Washington DC Is The Nation’s Fittest City

Share Button

This article is courtesy of ACSM, please share your comments below…..

joggersResidents of the nation’s capital, followed by Minneapolis-St. Paul, and San Diego enjoy a variety of outdoor exercise options and have relatively low rates of smoking, obesity and diabetes. That combination of measurable health and community indicators makes them the three fittest of the 50 largest metropolitan areas in the U.S.

Oklahoma City, Memphis and Indianapolis rank last among the 50 metro areas studied in the eighth annual American Fitness Index® (AFI) ranking being released today by the American College of Sports Medicine (ACSM) and the Anthem Foundation. View the rankings and individual metro data here.

There’s good news and areas of concern from the largest sports medicine and exercise science organization in the world. The AFI reveals a troubling 11.3 percent drop in the percentage of individuals who exercised in the last 30 days, and a 7.8 percent increase in the diabetes death rates from 2014 to 2015. The AFI ranking also notes a 5.5 percent drop in those who eat enough fruit each day. Five metro areas dropped significantly in the rankings, falling five or more positions.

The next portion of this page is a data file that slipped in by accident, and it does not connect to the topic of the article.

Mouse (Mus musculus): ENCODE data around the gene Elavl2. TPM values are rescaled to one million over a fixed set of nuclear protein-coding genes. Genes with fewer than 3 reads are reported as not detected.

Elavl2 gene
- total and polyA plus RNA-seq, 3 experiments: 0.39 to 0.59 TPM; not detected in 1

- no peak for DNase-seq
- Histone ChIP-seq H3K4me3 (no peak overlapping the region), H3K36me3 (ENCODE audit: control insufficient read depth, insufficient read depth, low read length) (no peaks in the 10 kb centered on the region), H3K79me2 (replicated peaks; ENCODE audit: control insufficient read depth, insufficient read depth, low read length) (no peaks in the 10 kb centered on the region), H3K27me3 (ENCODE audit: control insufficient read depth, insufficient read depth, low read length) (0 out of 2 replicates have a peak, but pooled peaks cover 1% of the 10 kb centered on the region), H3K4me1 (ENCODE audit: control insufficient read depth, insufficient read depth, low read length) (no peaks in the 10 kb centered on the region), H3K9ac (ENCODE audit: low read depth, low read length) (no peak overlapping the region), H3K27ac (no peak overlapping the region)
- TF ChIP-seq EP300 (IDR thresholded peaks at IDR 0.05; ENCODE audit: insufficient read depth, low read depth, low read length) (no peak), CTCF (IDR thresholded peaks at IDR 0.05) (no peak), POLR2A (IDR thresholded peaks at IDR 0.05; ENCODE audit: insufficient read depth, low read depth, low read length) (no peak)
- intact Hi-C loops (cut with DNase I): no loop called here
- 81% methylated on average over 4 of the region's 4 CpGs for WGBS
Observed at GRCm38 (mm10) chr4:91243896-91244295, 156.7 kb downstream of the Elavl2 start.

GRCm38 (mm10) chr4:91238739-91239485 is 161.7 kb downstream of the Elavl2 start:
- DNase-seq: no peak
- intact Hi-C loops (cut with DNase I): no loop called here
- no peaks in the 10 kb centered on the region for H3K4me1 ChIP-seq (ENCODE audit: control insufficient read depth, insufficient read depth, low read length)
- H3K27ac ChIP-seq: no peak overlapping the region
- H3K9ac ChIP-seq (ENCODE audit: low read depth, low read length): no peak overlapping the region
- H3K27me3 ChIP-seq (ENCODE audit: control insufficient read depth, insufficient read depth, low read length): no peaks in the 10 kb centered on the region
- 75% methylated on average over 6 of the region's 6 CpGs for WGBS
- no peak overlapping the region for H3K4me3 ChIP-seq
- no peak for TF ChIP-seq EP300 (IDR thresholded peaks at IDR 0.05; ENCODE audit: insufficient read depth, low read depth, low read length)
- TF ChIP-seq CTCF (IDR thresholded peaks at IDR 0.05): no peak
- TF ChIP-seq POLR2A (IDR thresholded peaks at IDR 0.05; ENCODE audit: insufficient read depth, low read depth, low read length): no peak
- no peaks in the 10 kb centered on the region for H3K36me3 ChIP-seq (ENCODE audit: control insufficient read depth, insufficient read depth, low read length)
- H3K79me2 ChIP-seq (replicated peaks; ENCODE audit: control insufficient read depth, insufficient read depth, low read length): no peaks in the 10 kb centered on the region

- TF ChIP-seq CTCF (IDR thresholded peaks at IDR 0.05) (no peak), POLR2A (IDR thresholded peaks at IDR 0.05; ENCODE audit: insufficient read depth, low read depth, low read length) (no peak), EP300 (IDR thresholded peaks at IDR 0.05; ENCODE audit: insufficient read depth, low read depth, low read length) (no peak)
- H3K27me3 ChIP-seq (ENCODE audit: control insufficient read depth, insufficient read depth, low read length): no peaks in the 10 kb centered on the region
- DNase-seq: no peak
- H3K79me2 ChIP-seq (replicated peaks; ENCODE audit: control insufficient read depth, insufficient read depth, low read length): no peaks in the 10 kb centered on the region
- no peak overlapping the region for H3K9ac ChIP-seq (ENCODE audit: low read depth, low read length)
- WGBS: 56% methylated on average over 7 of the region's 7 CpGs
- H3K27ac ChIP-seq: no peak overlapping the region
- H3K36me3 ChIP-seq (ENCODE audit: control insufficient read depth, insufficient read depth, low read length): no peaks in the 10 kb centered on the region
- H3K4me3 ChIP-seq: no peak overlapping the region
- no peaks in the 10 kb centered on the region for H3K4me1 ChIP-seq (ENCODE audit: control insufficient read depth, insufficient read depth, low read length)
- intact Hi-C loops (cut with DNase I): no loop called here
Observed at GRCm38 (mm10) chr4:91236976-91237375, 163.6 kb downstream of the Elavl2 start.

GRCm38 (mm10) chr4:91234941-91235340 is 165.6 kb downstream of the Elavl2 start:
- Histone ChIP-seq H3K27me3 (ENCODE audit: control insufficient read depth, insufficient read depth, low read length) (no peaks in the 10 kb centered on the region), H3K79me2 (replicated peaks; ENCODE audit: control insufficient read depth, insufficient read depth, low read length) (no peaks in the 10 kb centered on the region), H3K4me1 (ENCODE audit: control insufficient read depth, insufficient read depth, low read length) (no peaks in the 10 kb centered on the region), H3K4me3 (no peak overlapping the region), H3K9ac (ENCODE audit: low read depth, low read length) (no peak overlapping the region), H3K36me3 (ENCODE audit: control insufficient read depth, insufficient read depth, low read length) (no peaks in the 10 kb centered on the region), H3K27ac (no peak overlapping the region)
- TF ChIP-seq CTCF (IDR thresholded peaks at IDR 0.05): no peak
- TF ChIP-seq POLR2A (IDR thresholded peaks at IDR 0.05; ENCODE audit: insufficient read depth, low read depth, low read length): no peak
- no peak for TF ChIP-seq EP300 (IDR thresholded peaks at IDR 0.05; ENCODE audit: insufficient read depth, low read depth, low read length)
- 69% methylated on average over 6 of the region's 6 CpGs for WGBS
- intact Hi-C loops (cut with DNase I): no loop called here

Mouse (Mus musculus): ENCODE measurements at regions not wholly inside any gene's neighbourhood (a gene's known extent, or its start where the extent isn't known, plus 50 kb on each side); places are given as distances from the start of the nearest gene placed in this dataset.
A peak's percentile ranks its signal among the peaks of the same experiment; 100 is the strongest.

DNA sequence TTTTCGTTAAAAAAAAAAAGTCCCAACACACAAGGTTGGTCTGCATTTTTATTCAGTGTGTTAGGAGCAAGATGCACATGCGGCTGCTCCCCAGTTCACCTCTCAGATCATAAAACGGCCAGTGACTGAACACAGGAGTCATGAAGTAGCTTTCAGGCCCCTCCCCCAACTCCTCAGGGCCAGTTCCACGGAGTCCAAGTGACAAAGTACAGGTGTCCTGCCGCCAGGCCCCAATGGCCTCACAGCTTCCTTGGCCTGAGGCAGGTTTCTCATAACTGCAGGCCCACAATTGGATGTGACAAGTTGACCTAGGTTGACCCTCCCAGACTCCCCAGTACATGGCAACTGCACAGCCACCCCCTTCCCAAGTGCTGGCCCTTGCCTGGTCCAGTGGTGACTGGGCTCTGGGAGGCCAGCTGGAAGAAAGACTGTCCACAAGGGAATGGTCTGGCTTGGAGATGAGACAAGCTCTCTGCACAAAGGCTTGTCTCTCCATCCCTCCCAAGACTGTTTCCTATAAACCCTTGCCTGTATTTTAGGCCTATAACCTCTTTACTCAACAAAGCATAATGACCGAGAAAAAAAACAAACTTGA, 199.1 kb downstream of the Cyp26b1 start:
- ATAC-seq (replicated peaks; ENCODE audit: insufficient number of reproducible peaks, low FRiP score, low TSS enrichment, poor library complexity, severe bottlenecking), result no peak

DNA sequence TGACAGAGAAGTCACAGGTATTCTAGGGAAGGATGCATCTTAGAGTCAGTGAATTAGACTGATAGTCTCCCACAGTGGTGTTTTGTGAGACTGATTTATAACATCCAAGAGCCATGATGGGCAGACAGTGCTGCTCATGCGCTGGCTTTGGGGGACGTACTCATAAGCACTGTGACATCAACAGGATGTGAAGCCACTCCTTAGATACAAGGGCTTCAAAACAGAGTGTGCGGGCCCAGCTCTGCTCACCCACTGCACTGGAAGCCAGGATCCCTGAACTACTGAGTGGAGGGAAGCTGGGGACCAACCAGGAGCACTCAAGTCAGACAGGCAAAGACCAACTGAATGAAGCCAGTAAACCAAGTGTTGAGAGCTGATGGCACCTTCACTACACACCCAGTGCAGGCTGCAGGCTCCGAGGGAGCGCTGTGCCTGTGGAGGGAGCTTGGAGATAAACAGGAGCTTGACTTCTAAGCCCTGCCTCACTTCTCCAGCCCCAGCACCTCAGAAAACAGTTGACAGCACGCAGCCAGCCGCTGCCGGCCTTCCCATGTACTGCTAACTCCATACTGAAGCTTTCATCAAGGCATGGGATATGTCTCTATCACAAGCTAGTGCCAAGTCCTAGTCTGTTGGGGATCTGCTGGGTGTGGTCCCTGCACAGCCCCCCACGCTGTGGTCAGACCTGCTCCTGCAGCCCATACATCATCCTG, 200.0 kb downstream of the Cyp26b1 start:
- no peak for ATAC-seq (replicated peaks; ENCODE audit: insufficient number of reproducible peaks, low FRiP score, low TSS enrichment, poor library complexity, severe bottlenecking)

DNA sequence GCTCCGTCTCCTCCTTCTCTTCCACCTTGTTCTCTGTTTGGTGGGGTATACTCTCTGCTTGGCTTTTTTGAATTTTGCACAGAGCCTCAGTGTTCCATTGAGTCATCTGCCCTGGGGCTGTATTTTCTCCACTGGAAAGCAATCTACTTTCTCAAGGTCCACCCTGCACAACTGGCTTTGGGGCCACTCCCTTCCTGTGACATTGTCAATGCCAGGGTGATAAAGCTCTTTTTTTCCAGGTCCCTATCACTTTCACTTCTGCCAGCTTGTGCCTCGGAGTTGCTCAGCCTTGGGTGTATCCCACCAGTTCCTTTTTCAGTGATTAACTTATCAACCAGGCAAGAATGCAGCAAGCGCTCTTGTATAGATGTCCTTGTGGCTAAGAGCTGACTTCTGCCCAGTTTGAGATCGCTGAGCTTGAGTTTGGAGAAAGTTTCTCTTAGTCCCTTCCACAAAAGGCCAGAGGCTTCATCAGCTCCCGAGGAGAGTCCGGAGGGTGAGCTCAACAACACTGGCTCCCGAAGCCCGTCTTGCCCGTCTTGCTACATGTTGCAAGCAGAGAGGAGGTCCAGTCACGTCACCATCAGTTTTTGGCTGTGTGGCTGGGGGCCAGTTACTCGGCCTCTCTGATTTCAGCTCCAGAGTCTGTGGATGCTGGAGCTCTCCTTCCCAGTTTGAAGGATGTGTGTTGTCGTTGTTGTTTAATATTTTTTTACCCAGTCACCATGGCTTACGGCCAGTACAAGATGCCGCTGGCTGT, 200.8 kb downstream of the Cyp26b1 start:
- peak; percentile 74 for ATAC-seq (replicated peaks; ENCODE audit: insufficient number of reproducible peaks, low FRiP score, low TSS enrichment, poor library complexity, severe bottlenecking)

On the more positive side, there was also a 9.5 percent decrease in the percentage of respondents who reported that they had been diagnosed with angina or coronary heart disease, and a 5.5 percent increase in the number of park units from 2014 to 2015. Nine metro areas improved their ranking by five or more positions.

With funding from The Anthem Foundation, ACSM studies Metropolitan Statistical Areas (MSA) using a composite score to measure the health of each MSA. Access to public parks was added as a new measure in 2015, and the Washington-Arlington-Alexandria metro area topped the list for the second consecutive year with a score of 79.6 out of 100 possible points, a two-point improvement over 2014.

“The AFI is two things: a measure of how healthy a metro area is today, and a call-to-action for urban and suburban leaders to design infrastructures that promote active lifestyles and lead to positive health outcomes,” says Walter R. Thompson, Ph.D., FACSM, chair of the AFI Advisory Board. “Our goal is to provide communities and residents with resources that help them assess, respond and achieve a better, healthier life.”